This piece was not intended to judge mother’s individual feeding choices. I believe that when mothers have access to accurate, evidence based information, they will make the right decisions for themselves and their families. This can take many forms – as Jennifer’s comment aptly highlights. I agree that the overwhelming majority of mothers already know that “breast is best” – which explains the relatively high breastfeeding initiation rates in many parts of the U.S. This piece is about the enormous impact of marketing and ensuring that mothers who choose breastfeeding have a level playing field of accurate information and support. More on my thoughts on mommy wars and messaging here: http://birthswell.com/is-breast-best-and-who-is-our-audience-here-anyway/ And more on the impact of formula marketing here, via Best for Babes, an organization working towards removing barriers to breastfeeding: http://www.bestforbabes.org/what-is-the-who-code

    I couldn’t agree more about the importance of increasing the number of women of color in the birth and breastfeeding volunteer and professional communities. One important way to address the devastating maternal and infant health disparities in the US is to increase the number of providers of color offering support in communities of color. For more on how white allies are working to create change in the birth community, please visit http://aromidwifery.wordpress.com. Another effort worth watching is the breastfeeding community is the upcoming Inequity in Breastfeeding Conference: http://www.breastfeedingwa.org/node/179 For those looking to learn more about other efforts to increase access for women of color, the recent black breastfeeding blog carnival is also a wealth of resources: http://www.momsrising.org/blog/blk-bfing-making-herstory/ Also highlighted at the Breastfeeding and Feminism conference was the Brown Mamas Breastfeed Project: http://itsbetterathome.wordpress.com/the-brown-mamas-breastfeed-project/ Hoping others will share resources for increasing diversity in the birth and breastfeeding communities here in the comments.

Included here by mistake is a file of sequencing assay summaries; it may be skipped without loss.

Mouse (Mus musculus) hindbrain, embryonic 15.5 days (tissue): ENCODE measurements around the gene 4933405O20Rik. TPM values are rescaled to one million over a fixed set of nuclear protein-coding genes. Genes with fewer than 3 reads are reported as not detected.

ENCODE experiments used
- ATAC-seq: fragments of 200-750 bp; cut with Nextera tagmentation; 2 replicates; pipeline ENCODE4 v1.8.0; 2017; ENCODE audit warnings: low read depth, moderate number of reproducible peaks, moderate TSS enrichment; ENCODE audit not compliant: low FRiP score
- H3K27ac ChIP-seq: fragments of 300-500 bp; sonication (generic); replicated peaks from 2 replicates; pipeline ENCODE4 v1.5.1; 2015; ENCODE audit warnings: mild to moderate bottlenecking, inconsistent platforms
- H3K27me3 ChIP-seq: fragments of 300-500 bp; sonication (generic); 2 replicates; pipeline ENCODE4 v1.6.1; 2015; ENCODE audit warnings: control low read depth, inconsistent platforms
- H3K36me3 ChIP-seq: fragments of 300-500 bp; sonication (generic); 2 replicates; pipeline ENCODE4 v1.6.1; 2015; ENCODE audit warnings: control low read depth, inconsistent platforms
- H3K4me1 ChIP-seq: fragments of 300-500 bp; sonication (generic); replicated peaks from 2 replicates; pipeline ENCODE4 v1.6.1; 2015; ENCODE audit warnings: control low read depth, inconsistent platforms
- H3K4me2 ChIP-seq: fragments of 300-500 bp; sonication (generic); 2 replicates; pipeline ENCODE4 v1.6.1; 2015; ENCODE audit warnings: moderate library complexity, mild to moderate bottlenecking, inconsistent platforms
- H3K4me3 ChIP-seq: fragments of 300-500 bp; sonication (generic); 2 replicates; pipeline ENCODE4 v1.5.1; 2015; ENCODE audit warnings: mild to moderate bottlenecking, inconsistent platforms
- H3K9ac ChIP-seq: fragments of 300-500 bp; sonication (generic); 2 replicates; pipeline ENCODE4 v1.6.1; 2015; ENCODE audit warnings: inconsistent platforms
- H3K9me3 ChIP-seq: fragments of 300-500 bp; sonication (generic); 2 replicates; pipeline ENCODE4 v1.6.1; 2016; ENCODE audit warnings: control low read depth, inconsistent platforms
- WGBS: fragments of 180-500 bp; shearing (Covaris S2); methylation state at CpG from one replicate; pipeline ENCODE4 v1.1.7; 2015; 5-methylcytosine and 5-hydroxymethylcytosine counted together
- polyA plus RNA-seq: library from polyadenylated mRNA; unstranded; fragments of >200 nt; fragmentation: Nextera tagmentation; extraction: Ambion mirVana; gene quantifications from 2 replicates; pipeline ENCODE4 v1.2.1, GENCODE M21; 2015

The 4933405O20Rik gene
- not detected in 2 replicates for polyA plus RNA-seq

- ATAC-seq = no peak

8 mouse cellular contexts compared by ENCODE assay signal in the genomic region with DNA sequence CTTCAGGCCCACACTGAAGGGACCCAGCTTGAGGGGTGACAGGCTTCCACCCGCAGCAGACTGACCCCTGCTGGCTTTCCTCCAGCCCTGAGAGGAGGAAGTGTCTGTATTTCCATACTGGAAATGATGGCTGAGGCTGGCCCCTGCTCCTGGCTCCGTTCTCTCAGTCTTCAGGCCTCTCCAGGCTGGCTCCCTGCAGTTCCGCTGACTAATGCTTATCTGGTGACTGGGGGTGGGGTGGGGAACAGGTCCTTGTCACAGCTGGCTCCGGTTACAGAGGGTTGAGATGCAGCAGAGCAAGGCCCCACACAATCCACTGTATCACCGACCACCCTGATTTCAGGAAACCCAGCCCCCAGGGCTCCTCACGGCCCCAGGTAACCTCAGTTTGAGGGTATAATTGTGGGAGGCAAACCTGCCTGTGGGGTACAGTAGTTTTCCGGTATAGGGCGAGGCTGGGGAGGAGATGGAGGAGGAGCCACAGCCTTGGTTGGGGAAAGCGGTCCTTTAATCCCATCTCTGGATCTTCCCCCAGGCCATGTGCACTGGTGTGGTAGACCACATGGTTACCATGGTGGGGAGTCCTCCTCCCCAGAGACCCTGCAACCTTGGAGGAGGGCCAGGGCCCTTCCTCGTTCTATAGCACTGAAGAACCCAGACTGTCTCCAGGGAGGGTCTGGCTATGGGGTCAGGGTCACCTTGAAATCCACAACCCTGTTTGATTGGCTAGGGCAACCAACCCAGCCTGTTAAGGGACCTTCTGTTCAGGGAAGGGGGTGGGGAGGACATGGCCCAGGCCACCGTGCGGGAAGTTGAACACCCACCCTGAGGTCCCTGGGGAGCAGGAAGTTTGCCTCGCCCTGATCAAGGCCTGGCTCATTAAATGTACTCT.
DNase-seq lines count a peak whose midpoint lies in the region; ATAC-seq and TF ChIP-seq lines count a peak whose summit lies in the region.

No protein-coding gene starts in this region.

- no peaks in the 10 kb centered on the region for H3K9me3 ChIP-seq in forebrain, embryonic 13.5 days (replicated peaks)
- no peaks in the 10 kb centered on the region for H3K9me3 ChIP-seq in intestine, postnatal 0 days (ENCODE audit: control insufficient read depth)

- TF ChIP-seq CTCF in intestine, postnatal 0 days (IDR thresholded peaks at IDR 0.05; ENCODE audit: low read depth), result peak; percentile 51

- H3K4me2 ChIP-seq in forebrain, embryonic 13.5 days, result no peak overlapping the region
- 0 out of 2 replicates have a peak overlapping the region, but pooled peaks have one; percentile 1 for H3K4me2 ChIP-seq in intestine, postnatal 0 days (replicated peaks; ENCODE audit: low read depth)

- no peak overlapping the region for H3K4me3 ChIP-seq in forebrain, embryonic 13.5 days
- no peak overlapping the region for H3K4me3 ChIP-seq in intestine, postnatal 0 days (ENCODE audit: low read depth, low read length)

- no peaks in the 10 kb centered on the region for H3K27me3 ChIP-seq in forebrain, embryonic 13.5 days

7. March 29th, 2013 at 15:19 | #7

    I think you would enjoy my interview with Suzie Barston, check it out! Her book is evidence-based research at its best! http://www.scienceandsensibility.org/?p=5564

  8. March 29th, 2013 at 19:54 | #8

    When I my daughter was 7 months old, and my son was 3, I was diagnosed with breast cancer. I had to use formula to keep her alive. Bilateral mastecomies. A birth professional said to me recently, “Do you feel badly that you were feeding your daughter infected breastmilk and then formula?”

  9. avatar
    Kayli
    April 23rd, 2013 at 11:33 | #9

    My daughter could not have anything but a special type of formula through her feeding tube until she was 5 months. Then, she wanting nothing to do with breastfeeding. Breast is not always “best” for all babies. Breast milk could’ve killed her. She had formula until 13 months and is now a very healthy 4 year old.

  1. April 1st, 2013 at 10:50 | #1
  2. April 5th, 2013 at 07:00 | #2